The Road to Fatima Gate, Michael J. Totten is describing how Hezbollah is holding Lebanon hostage, literally at gunpoint. Now The Road to Fatima Gate would not necessarily qualify as modern classic of war and warfare, since it does not deal at all with the theoretical approaches to war or pays any respect at all to the literature on asymmetric war. But what Michael Totten is presenting in his first book is nothing less than the perhaps most accurate and detailed analysis of the 2006 Lebanon War and it is against this background that the book is highly recommendable. Totten is up to something when he asserts that would it not be for Hezbollah, nobody would any longer fight Israel and would it not be for Israel nobody would be fighting Hezbollah. The thing being, of course, that Hezbollah is not only the major obstacle to peace in the Middle East, but also to peace in Lebanon itself. Indeed, without Hezbollah or the Syrian overlordship of Lebanon, Lebanon would have been among the first states to sign a peace treaty with Israel.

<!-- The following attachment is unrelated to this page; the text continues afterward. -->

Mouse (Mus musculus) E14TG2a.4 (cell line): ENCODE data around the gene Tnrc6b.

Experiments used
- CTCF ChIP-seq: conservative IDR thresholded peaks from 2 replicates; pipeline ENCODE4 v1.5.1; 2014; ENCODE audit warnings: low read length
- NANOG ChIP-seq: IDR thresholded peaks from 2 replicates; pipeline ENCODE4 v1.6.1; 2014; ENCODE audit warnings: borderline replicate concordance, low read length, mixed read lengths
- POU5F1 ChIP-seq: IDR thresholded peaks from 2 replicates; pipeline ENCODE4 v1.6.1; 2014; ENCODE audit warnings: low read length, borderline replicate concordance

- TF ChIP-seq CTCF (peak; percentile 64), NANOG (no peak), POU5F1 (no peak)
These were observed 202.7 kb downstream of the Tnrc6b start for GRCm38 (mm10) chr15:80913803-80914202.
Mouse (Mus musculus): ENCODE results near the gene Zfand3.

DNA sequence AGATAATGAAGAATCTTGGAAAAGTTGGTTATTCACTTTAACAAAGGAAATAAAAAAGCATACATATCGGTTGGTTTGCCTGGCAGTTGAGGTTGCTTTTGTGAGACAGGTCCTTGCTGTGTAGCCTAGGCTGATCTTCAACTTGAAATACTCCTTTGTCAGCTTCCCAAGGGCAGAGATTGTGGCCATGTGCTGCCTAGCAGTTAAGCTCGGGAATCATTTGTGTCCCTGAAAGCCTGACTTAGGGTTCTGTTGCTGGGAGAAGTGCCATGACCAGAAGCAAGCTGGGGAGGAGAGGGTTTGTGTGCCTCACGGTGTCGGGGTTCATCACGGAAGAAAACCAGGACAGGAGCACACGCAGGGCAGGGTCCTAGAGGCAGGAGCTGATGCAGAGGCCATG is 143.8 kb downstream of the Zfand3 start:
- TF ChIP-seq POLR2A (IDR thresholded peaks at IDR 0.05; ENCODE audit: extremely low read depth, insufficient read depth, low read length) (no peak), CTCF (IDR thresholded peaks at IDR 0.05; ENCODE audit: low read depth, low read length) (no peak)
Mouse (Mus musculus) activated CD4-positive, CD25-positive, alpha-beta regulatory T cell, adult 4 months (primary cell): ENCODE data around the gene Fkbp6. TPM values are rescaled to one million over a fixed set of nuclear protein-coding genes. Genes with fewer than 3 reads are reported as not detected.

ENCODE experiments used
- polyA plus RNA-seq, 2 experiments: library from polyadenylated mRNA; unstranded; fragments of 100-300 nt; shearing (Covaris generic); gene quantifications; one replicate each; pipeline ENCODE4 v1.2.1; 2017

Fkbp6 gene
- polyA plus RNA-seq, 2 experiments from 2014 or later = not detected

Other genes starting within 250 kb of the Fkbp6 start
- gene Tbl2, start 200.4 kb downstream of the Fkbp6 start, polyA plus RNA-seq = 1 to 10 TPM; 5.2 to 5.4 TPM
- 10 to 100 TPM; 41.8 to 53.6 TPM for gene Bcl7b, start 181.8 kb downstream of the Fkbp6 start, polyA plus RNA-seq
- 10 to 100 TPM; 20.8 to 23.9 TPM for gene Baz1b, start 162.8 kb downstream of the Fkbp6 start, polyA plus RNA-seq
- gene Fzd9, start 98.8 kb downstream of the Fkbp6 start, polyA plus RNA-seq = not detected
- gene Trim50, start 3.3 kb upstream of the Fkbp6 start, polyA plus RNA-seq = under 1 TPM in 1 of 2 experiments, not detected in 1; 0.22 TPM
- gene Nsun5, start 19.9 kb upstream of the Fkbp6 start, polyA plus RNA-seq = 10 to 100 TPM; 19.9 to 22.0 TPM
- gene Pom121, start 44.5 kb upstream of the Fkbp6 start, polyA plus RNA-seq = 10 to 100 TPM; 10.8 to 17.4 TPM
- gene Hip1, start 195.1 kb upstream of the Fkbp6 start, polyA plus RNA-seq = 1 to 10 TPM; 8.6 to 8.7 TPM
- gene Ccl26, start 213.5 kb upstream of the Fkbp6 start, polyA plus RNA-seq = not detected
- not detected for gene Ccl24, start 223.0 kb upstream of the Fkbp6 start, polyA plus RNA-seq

But the book does not only cover the 2006 war in Lebanon, it also gives some answers to equally pressing questions. It was the 2005 Beirut spring that looked as if it was the inevitable consequence of the liberation of Iraq and in many ways it was the necessary prerequisite for the Arab spring that commenced earlier this year. The question, however, is why did the Beirut spring not last? Why was it that the perhaps most promising revolution in the Middle East did not gain traction in 2005? And the answer, put simply, is that the forces of freedom in Lebanon were bullied, by Hezbollah as much as by Syria. Michael Totten puts it rather aptly: “I thought I had an idea what Lebanon would feel like if these guys ruled it. Lebanon in 2005 was a libertarian's paradise. Under Hezbollah, though, it would be a bigoted, authoritarian, gender-segregated, micromanaging bully state.”